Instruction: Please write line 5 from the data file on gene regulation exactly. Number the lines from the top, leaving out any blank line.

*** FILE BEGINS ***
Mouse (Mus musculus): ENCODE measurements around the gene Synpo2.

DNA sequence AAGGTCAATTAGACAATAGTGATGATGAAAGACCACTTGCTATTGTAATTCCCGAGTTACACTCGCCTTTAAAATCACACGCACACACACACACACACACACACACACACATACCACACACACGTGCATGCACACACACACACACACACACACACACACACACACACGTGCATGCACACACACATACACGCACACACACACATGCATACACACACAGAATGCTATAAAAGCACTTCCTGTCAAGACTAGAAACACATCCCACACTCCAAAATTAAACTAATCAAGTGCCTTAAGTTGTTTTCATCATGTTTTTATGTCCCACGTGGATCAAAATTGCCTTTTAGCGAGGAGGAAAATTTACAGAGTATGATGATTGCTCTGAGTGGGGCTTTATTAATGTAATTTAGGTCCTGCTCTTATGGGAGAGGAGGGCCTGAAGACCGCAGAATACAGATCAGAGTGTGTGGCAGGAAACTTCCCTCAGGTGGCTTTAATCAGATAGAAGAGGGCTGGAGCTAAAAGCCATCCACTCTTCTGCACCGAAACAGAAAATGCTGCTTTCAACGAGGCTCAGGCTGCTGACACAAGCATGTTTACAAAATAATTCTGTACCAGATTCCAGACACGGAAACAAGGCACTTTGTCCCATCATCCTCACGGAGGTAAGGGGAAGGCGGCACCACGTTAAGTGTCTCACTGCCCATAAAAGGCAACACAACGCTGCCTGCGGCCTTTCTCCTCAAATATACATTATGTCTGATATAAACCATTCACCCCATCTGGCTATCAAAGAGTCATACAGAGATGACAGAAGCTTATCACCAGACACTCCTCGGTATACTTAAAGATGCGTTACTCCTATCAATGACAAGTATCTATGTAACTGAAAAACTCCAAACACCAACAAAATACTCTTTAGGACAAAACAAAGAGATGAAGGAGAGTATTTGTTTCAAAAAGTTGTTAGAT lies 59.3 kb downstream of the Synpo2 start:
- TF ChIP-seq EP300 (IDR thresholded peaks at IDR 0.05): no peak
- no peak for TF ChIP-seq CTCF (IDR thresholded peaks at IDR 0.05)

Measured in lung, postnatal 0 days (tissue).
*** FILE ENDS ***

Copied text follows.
Measured in lung, postnatal 0 days (tissue).